The next three days consisted of hearings in which advocates, stakeholders and background witnesses presented arguments and information about the roundtable discussion. During the hearings, participants were given the opportunity to ask questions. One day after the hearings, the participants met in small groups and then discussed with all panelists to present the group results. Every day each participant was assigned to a different group and a different place during the full discussion round in order to expose him to the diversity of views and so that the closeness to certain participants does not influence decisions. (The daily seat assignments were determined manually). Trained moderators led the questionnaires in deliberations to ensure that all supporters, advocates and witnesses were treated fairly and that all participants had the chance to be heard.
At the end of each day, the participants filled out questionnaires on the substance and quality of the deliberations. The surveys were created and distributed by John Gastil and Katherine Knoblich, researchers who conducted a formal study of the Oregon 2010 CIRs.
The deliberations during days 2, 3, 4 and the morning of day 5, which were in public and recorded, focused on information gathering. During the deliberation on the afternoon of the fifth day, the participants made final decisions as to whether or not to support Measure 74 in order to justify them in non-public discussions.
On the morning of the second day, participants heard arguments from supporters and stakeholders who were for and against Measure 74. In the afternoon, as part of the full roundtable discussion, participants selected background witnesses, advocates and stakeholders whose arguments they wanted to hear (again) and whom they wanted to ask questions.
On the third day, the witnesses, advocates and advocates selected the day before made a presentation to the participants. Their deliberations dealt with the identification of the main findings on measure 74 and with the most convincing arguments for or against the measure.
On the fourth day, the advocates made their final point in the morning. In the afternoon of the fourth day and in the morning of the fifth day, the participants finalized the formulation of the main findings for measure 74 and selected the most important ones. Some participants also met in groups on the evening of the fourth day to fine-tune the formulation of the main arguments. 14 out of 24 votes were required to include a main finding in the statement. In addition, the participants discussed whether they were in favor of Measure 74 or opposed it in the light of the main findings and all the arguments they had heard.
On the afternoon of day five, the participants split into two groups: supporters and opponents of the measure. During these group discussions, which were non-public and unrecorded, the participants selected the strongest arguments for their position and finalized the formulation of those arguments. The participants and the HDO staff then read, checked and commented on the arguments in the discussion, which led to a revision of the arguments of both sides. These arguments were then included in the opinion. 13 participants supported the measure in their final statement, while 11 were against it.
After the deliberations ended on the fifth day, the participants made an evaluation of the Oregon CIR process and the organizers and moderators. This required them to apply various criteria, such as the quality of the deliberation and any influence from the staff. In addition, each participant had the opportunity to submit a personal statement. In addition, the participants in the evaluation were given the opportunity to submit a personal statement that contained views that had not been included in the citizens' statement.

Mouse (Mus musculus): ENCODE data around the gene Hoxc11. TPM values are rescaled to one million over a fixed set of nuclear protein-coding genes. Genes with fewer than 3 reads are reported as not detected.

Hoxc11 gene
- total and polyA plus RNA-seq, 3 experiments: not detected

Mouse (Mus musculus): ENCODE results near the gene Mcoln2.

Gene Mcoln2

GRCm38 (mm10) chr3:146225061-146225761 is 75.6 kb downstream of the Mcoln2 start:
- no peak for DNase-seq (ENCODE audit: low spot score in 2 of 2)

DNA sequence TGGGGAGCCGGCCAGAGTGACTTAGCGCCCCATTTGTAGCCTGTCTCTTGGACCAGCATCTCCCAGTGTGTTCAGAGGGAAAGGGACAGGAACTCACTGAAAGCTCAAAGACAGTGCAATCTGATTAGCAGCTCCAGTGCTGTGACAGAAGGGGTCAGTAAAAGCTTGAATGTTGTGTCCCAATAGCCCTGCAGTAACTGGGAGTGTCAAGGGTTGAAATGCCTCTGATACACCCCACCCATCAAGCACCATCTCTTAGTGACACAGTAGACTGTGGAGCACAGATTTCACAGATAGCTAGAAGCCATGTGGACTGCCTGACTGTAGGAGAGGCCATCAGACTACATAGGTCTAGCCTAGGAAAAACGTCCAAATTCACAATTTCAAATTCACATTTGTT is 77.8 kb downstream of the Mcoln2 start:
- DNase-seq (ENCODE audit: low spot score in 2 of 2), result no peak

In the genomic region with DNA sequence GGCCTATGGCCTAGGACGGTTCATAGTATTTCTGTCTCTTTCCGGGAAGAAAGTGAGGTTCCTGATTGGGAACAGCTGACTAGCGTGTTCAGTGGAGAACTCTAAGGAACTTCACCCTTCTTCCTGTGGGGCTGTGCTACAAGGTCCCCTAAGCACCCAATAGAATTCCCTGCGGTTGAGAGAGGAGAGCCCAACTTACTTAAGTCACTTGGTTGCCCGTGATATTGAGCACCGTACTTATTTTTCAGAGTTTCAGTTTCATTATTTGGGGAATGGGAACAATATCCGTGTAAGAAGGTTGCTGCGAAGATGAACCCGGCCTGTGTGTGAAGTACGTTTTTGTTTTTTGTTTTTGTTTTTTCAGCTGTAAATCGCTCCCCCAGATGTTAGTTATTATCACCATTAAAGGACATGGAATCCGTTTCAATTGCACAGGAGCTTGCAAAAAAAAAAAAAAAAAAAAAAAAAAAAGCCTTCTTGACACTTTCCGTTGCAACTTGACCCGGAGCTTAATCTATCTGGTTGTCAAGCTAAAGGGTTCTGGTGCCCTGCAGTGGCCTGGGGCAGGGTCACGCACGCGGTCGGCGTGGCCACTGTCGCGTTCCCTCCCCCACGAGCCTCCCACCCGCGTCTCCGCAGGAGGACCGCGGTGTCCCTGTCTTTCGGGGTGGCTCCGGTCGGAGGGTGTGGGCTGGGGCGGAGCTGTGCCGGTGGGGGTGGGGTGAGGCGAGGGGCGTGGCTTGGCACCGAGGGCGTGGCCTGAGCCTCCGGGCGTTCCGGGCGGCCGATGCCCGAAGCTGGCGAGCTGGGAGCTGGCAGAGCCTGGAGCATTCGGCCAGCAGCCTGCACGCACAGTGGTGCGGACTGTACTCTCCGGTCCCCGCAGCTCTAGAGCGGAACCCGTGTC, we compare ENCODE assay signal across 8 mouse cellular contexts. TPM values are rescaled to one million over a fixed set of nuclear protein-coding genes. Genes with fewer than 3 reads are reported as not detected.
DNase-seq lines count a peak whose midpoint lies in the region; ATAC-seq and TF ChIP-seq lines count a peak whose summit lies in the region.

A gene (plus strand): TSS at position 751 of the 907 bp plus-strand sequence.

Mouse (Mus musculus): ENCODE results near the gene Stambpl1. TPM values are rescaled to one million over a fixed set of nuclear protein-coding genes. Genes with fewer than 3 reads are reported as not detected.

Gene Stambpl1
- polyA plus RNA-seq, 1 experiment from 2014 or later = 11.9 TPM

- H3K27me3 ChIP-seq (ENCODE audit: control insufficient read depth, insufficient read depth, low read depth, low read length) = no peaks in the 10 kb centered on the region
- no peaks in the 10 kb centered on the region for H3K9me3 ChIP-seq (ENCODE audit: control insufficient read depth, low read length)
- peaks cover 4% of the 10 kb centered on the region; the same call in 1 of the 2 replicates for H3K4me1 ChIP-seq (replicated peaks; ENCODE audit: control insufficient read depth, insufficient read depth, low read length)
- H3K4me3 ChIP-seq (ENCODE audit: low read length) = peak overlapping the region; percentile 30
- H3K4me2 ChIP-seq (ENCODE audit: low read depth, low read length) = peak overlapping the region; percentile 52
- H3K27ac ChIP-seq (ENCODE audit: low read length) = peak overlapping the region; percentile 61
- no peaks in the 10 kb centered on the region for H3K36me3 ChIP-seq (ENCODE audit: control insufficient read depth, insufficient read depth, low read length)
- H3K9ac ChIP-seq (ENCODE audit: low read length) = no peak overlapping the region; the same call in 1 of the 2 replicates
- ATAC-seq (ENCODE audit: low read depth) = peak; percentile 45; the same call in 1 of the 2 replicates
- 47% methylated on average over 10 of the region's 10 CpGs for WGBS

At 4 p.m. on the fifth day, HDO held a press conference where participants in the Oregon CIR 2010 M74 presented their comments to the media and the public.
The opinion was included in the official 2010 Oregon voters' pamphlet .
Some time after the Oregon CIR 2010 M74 was completed, HDO published a final report that included the Measure 74 Citizens' Statement as well as the evaluation of the Oregon CIR 2010 M74 participants and the description of the Oregon CIR process.
Effect, result, and effects
John Gastil, Katherine Knobloch, and their colleagues are doing a 2010 Oregon CIR study. Data for the study was obtained from the researcher's survey, which was completed by participants, the participant's final evaluations, and telephone and online surveys of Oregon citizens to test their attitudes and knowledge about Action 74. The official 2010 Oregon voters' guide and citizen statements were also considered. The online study of Oregon voters, interviewed first in August and then again two weeks before the November 2010 election, included an experiment to test the influence of citizen opinions on citizens' knowledge and perception of Measure 74.
The main results of Gastil's and Knobloch's study were as follows:
• The deliberations provided sufficient information and a sufficiently detailed analysis of measure 74 for the discussion participants to be able to make an informed decision about the measure.
• The CIR process was fair. Twenty out of 24 test persons were "satisfied" or "very satisfied" with the neutrality of the CIR organizers and moderators.
• The democratic quality of the deliberations was high. Panelists had equal opportunities to participate, treated each other with respect, and were open to other views.
• There was a major change in attitudes towards Measure 74 among panelists during the deliberations. At the beginning of the CIR, 15 panelists (63%) were undecided, 3 supported Measure 74 (13%) and 5 were against (21%) (one panelist did not answer in the first survey). At the end of the CIR, no participant was undecided, 13 (54%) supported the measure, and 11 test subjects (46%) were against.